It’s extremely important to keep in mind which tier you must get a player from. You’ve perhaps internally decided the Tier 1 RBs are too expensive, and that’s fine. But maybe you also decided to make your plan work, you need two Tier 2 RBs. It’s important to bid smartly but aggressively on player tiers you need to attack.

Also, do not assume the people in your league are dumb and that you’ll be able to get away with constant values. The average fantasy player has become much smarter, and one thing I’ve noticed in every auction I’ve ever done is that the “last” player available in a perceived tier gets priced up. For instance, even though Joe Mixon might be well behind Aaron Jones on your personal rankings, if everyone in the league perceives him as being the final player available in a certain tier, don’t be shocked if he goes for more money than the players taken before him.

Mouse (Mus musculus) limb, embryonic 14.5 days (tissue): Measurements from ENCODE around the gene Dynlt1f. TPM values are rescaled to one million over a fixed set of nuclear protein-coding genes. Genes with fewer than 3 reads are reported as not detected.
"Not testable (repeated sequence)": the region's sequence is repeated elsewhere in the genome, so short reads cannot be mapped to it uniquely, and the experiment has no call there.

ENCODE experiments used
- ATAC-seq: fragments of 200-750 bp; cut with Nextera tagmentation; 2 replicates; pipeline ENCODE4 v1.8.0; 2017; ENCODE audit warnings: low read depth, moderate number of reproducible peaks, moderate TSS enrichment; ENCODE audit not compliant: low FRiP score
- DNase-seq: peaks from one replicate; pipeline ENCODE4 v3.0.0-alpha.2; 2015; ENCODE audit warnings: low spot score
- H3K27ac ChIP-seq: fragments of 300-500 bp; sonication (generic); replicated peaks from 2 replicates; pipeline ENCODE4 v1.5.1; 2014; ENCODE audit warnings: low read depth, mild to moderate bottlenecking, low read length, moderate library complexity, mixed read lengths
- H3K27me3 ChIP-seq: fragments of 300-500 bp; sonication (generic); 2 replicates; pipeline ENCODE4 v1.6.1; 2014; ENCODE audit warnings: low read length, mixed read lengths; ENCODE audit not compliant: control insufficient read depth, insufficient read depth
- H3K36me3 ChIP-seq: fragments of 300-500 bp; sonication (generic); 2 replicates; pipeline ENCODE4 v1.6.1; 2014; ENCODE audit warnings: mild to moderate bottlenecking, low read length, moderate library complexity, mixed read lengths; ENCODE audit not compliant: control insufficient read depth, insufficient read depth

That’s why I try to get players in my targeted tiers — at least at RB and WR — while there are still players left in that tier. Getting constantly caught bidding at the back end of a tier is a great way to run out of money quickly and to be “drafting from behind,” not to mention constantly drafting the last player in a tier might naturally result in a worse team — paying a premium for an inferior product.

When it comes to nominations, I don’t always nominate a player I want. Let’s say I’ve already drafted a top-tier RB and don’t want to double dip, and I attacked the middle of the tier as I suggested above. If I see one player left in that tier — Austin Ekeler, for instance — I love throwing the chum into the waters and watching the sharks swarm. It creates action where I don’t need to exert energy, gets rid of money and competition for players I do want at other positions or tiers.

Get A Running QB